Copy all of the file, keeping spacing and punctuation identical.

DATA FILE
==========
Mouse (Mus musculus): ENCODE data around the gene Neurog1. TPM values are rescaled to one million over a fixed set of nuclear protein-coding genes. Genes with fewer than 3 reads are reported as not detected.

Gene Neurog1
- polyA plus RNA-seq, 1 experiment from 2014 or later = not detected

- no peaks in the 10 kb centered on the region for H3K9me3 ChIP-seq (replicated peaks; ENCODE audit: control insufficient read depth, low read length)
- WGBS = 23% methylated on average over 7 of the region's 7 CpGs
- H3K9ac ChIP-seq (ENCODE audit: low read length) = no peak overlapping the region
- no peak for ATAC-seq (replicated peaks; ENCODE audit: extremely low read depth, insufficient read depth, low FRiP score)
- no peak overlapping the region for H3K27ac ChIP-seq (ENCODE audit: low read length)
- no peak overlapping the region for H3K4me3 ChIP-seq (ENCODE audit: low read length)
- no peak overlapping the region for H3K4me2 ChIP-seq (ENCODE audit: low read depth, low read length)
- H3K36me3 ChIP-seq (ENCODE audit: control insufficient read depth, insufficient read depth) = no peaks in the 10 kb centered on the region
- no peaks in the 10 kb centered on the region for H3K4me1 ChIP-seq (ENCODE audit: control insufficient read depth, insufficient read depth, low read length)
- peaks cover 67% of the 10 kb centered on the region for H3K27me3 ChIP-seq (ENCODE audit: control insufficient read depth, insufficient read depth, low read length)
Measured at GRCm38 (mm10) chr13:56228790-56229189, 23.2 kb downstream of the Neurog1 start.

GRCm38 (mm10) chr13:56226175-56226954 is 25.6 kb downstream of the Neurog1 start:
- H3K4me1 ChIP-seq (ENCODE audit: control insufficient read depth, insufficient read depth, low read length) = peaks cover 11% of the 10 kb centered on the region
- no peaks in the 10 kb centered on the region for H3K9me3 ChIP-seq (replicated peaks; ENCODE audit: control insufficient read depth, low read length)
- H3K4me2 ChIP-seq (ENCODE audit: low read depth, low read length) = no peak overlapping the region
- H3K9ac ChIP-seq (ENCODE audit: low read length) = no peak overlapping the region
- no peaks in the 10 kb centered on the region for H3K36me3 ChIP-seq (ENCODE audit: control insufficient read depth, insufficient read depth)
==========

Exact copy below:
Mouse (Mus musculus): ENCODE data around the gene Neurog1. TPM values are rescaled to one million over a fixed set of nuclear protein-coding genes. Genes with fewer than 3 reads are reported as not detected.

Gene Neurog1
- polyA plus RNA-seq, 1 experiment from 2014 or later = not detected

- no peaks in the 10 kb centered on the region for H3K9me3 ChIP-seq (replicated peaks; ENCODE audit: control insufficient read depth, low read length)
- WGBS = 23% methylated on average over 7 of the region's 7 CpGs
- H3K9ac ChIP-seq (ENCODE audit: low read length) = no peak overlapping the region
- no peak for ATAC-seq (replicated peaks; ENCODE audit: extremely low read depth, insufficient read depth, low FRiP score)
- no peak overlapping the region for H3K27ac ChIP-seq (ENCODE audit: low read length)
- no peak overlapping the region for H3K4me3 ChIP-seq (ENCODE audit: low read length)
- no peak overlapping the region for H3K4me2 ChIP-seq (ENCODE audit: low read depth, low read length)
- H3K36me3 ChIP-seq (ENCODE audit: control insufficient read depth, insufficient read depth) = no peaks in the 10 kb centered on the region
- no peaks in the 10 kb centered on the region for H3K4me1 ChIP-seq (ENCODE audit: control insufficient read depth, insufficient read depth, low read length)
- peaks cover 67% of the 10 kb centered on the region for H3K27me3 ChIP-seq (ENCODE audit: control insufficient read depth, insufficient read depth, low read length)
Measured at GRCm38 (mm10) chr13:56228790-56229189, 23.2 kb downstream of the Neurog1 start.

GRCm38 (mm10) chr13:56226175-56226954 is 25.6 kb downstream of the Neurog1 start:
- H3K4me1 ChIP-seq (ENCODE audit: control insufficient read depth, insufficient read depth, low read length) = peaks cover 11% of the 10 kb centered on the region
- no peaks in the 10 kb centered on the region for H3K9me3 ChIP-seq (replicated peaks; ENCODE audit: control insufficient read depth, low read length)
- H3K4me2 ChIP-seq (ENCODE audit: low read depth, low read length) = no peak overlapping the region
- H3K9ac ChIP-seq (ENCODE audit: low read length) = no peak overlapping the region
- no peaks in the 10 kb centered on the region for H3K36me3 ChIP-seq (ENCODE audit: control insufficient read depth, insufficient read depth)